Court Upholds $25 Million Award to Simi Man Paralyzed in Collision
Earlier in life, Simi Valley resident Sukhsagar Pannu was a star player for Hong Kong’s national field hockey team.
Today, the Indian-born Pannu, 54, is a partial quadriplegic because of a 2003 traffic collision on Highway 118. In that collision, his 1998 Land Rover Discovery sport utility vehicle rolled over several times, leaving him paralyzed.
Pannu sued automaker Jaguar Land Rover and in 2009, at the conclusion of a nonjury trial, Los Angeles County Superior Court Judge Robert O’Brien ordered the manufacturer to pay $21.1 million in economic damages, finding the vehicle’s design to be defective.
The automaker appealed, but last month, after nearly two years, a California Court of Appeal upheld the judgment, which because of accrued interest, has grown to more than $25 million, said Pannu’s attorney, Garo Mardirossian.
“Pannu introduced compelling evidence of the devastating impact of his injury on his ability to work,” the appellate court stated in upholding the economic damages award.
Mardirossian said that because Pannu, who owns a number of Subway and 7-Eleven franchises, was already “fairly financially comfortable,” the multimillion-dollar judgment “will do absolutely very little to make him any happier than he already was.”
“Money will only mean that his children will be better taken care of and that he can do more for others,” the Los Angeles attorney said. “Vindication is of course critical to him. And this particular vehicle has been declared by this judge to be defective in design.”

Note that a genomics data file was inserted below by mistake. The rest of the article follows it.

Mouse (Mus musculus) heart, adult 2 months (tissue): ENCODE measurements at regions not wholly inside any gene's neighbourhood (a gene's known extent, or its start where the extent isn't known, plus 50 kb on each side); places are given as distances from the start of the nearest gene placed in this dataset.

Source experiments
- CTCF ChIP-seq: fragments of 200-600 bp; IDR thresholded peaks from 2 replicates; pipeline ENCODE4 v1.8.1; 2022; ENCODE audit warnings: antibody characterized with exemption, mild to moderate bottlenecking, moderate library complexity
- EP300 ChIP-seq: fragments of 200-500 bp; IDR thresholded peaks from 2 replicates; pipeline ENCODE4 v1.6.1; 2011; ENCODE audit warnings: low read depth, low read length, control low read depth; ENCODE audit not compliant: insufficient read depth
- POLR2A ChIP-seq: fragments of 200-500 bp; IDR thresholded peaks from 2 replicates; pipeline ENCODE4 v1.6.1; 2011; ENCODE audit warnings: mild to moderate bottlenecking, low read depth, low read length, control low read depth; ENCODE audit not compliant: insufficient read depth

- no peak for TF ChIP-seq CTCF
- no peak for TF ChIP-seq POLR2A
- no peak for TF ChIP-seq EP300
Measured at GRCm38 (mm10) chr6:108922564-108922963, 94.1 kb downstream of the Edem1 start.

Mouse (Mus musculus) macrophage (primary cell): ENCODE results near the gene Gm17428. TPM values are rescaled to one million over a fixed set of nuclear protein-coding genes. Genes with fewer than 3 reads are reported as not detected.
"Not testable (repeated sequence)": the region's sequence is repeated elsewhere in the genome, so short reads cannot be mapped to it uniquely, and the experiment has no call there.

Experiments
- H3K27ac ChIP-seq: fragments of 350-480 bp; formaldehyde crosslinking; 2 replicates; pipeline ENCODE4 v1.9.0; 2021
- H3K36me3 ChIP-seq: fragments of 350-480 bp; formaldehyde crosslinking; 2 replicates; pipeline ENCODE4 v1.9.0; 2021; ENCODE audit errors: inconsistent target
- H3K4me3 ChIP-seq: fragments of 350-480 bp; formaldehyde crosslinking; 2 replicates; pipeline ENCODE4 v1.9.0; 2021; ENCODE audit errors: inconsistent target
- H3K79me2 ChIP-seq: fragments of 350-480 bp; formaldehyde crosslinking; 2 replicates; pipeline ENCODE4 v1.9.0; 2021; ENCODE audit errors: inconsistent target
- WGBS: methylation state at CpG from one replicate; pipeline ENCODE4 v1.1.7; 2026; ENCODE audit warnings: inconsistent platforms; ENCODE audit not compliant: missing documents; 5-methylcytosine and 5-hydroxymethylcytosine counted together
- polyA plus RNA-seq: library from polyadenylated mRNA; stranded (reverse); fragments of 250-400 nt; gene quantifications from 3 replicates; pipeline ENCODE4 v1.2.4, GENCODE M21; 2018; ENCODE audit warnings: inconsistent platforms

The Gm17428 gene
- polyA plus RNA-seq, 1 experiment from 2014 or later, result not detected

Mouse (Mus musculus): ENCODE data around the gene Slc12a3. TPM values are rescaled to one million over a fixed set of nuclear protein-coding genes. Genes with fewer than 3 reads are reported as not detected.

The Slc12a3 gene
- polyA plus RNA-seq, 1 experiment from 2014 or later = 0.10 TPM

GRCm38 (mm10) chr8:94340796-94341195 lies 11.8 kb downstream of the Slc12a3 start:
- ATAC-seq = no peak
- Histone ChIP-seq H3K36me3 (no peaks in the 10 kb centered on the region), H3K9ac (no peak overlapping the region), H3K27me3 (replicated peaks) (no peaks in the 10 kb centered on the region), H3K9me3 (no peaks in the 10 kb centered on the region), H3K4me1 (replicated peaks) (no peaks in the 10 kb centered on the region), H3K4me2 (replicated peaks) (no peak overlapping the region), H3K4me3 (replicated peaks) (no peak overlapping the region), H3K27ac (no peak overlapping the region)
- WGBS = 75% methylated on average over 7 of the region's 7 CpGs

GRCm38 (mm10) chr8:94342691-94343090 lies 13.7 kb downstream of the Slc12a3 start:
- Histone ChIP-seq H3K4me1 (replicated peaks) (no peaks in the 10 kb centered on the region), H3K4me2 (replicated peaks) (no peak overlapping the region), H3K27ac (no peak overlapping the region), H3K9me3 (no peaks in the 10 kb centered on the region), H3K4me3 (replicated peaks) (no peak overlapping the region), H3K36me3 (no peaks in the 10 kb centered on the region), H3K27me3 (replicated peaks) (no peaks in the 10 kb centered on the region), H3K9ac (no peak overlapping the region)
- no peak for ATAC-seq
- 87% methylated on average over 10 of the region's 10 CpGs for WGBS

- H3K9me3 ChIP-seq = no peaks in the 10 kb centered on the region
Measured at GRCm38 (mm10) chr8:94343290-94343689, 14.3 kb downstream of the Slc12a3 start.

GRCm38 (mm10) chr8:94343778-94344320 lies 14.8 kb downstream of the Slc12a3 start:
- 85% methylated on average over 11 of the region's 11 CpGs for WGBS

Pannu, who lives in Simi Valley with his three adult children, his mother and his pet beagle, declined to comment. Mardirossian described his client as a very private person whose marriage collapsed in the wake of the accident.
Los Angeles attorney William Thomson, one of the lawyers who handled the appeal of the judgment on behalf of the automaker, said the manufacturer will not appeal it further.
Mardirossian said Indian automaker Tata Motors, which acquired Jaguar Land Rover in 2008 from Ford Motor Co., would be the corporation paying the award.
The Dec. 13, 2003, collision near Reseda occurred when a 16-year-old driver, Bret Lusis, speeding at about 75 mph, sideswiped Pannu’s vehicle, causing Pannu to lose control, collide with a third vehicle and roll over several times, Madirossian said. Pannu’s vehicle came to a stop on its crushed roof.
In finding the automaker 95 percent liable for Pannu’s injuries, O’Brien concluded that the Land Rover’s roof collapsed too readily, causing Pannu to suffer a severe spinal cord injury and the resulting loss of the use of his legs and much of the use of his arms. The trial judge also found that the vehicle’s high center of gravity made it prone to rolling.
Mardirossian said that when Pannu bought the vehicle, he believed because of the automaker’s reputation “it was a fortress. He didn’t realize that it was really a tin can with a roof that would collapse under its own weight.”
O’Brien assigned 5 percent of the liability to Lusis, who earlier in the case paid about $100,000 in damages, Mardirossian said.
The attorney said the automaker has corrected most of the defects in newer models of the utility vehicle. And that, he said, is of supreme importance to Pannu.
“He can’t turn back the clock and begin to walk again,” Mardirossian said. “But at least if (the case) saves a few other people’s lives, then that was his main goal.”
Despite his ordeal, Mardirossian said Pannu, who uses a wheelchair, is “doing amazingly well. He is a very intelligent, well-educated gentleman who has many interests in life besides just the physical.
“He’s very computer savvy and he can still use a computer. He loves his kids. So even though the huge physical part of his life has been somewhat limited, other parts of his life that are just as important are flourishing.”